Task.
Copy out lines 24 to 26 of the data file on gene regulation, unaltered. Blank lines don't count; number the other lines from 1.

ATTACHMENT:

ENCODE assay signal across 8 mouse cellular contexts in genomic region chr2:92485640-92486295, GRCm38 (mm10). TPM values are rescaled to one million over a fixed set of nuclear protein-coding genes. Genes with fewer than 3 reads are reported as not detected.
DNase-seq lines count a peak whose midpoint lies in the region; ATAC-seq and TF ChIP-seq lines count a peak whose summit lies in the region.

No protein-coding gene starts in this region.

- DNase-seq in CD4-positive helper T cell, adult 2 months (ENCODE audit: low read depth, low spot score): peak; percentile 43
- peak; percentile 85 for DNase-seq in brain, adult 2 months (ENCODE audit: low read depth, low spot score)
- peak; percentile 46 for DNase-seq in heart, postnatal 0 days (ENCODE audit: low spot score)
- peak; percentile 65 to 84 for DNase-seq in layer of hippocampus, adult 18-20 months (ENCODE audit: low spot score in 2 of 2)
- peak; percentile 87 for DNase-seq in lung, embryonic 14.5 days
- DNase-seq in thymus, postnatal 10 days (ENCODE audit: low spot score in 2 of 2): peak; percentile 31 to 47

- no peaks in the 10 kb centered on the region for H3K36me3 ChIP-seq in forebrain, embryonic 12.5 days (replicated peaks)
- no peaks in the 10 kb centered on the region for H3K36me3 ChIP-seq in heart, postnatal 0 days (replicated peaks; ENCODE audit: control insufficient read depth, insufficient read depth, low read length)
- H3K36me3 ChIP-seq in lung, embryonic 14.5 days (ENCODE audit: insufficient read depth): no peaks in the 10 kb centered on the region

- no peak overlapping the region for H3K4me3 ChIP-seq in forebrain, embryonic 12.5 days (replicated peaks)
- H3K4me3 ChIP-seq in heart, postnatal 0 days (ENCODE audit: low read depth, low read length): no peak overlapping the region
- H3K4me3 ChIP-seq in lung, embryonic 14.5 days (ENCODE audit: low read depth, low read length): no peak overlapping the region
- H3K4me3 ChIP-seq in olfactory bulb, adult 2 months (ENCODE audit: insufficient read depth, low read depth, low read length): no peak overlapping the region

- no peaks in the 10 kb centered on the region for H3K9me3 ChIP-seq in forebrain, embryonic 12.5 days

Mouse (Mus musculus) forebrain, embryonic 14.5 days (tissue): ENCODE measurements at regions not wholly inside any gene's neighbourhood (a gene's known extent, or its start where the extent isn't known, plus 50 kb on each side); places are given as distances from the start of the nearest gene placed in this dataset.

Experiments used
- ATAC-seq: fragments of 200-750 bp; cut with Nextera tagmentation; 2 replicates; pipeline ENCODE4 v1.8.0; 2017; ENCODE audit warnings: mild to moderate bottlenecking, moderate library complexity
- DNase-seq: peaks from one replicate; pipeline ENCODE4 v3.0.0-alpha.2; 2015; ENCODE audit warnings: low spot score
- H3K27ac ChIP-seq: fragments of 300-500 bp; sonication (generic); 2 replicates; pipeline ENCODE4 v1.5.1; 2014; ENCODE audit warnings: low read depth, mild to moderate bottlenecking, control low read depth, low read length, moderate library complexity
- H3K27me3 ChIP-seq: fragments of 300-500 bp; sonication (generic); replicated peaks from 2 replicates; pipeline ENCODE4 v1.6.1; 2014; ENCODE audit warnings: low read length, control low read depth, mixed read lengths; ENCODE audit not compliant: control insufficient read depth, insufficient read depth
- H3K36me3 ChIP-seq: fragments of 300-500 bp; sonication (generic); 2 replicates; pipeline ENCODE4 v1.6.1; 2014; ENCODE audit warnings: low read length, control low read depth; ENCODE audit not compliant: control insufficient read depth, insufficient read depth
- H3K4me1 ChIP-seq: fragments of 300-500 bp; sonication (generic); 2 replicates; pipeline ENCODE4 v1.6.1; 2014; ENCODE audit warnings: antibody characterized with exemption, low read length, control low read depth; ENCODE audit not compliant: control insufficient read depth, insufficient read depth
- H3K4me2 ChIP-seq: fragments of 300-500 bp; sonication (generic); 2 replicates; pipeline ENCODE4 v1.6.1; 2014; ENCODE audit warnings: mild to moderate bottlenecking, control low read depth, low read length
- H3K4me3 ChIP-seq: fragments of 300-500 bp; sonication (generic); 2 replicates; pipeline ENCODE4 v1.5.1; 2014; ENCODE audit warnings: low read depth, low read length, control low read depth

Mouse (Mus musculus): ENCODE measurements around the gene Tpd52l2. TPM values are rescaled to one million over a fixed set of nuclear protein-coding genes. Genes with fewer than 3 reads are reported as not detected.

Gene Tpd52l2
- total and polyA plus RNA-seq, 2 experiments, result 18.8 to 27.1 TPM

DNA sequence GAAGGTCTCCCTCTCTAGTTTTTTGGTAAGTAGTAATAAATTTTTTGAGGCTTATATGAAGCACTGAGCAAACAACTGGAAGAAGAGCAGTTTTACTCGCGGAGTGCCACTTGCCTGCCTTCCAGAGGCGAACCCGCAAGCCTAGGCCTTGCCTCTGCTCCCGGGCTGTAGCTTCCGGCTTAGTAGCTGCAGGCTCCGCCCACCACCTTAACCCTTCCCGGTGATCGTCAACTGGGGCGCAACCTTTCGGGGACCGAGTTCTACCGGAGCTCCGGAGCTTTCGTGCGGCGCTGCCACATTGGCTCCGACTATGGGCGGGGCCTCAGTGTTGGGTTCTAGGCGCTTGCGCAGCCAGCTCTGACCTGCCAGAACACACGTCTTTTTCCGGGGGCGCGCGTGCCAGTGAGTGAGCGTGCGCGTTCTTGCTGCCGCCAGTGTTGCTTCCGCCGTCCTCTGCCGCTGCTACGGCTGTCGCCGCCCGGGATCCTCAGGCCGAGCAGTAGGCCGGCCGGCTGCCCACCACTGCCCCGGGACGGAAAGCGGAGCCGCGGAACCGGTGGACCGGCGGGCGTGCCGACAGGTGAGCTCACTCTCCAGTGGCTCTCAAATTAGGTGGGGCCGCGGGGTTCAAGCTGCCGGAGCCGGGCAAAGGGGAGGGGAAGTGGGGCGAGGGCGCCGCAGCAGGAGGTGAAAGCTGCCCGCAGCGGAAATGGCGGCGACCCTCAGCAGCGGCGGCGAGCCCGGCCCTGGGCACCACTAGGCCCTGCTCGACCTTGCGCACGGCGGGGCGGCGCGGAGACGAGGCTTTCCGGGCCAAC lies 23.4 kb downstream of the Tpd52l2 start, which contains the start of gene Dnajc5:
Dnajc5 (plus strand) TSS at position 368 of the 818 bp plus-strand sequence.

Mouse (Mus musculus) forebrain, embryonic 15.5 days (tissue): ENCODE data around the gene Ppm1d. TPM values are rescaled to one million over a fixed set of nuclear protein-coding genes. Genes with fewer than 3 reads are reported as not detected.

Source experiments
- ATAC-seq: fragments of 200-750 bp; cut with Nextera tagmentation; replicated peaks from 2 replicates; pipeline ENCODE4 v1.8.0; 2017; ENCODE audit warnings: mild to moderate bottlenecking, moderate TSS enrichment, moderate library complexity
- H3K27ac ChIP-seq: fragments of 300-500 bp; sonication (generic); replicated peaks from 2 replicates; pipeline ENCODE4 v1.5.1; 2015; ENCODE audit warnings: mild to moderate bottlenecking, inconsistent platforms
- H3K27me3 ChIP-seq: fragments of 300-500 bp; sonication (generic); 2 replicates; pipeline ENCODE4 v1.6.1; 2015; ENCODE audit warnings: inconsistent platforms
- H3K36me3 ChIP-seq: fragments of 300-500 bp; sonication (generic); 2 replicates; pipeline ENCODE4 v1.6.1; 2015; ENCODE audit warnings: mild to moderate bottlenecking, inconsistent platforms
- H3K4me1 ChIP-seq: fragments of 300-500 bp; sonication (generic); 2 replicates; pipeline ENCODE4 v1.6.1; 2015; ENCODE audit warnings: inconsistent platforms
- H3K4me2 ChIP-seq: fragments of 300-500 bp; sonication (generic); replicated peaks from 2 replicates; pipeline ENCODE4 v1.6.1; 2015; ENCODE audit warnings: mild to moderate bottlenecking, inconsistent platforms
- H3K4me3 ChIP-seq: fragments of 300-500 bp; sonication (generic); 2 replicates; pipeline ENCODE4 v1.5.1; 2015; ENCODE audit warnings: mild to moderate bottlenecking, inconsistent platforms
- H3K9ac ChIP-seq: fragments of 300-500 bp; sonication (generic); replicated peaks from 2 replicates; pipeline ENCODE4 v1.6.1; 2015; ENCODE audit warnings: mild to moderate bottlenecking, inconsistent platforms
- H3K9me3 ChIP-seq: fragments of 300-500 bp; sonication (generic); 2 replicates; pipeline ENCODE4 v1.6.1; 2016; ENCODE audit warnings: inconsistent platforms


- H3K36me3 ChIP-seq: fragments of 300-500 bp; sonication (generic); 2 replicates; pipeline ENCODE4 v1.6.1; 2014; ENCODE audit warnings: low read length, control low read depth; ENCODE audit not compliant: control insufficient read depth, insufficient read depth
- H3K4me1 ChIP-seq: fragments of 300-500 bp; sonication (generic); 2 replicates; pipeline ENCODE4 v1.6.1; 2014; ENCODE audit warnings: antibody characterized with exemption, low read length, control low read depth; ENCODE audit not compliant: control insufficient read depth, insufficient read depth
- H3K4me2 ChIP-seq: fragments of 300-500 bp; sonication (generic); 2 replicates; pipeline ENCODE4 v1.6.1; 2014; ENCODE audit warnings: mild to moderate bottlenecking, control low read depth, low read length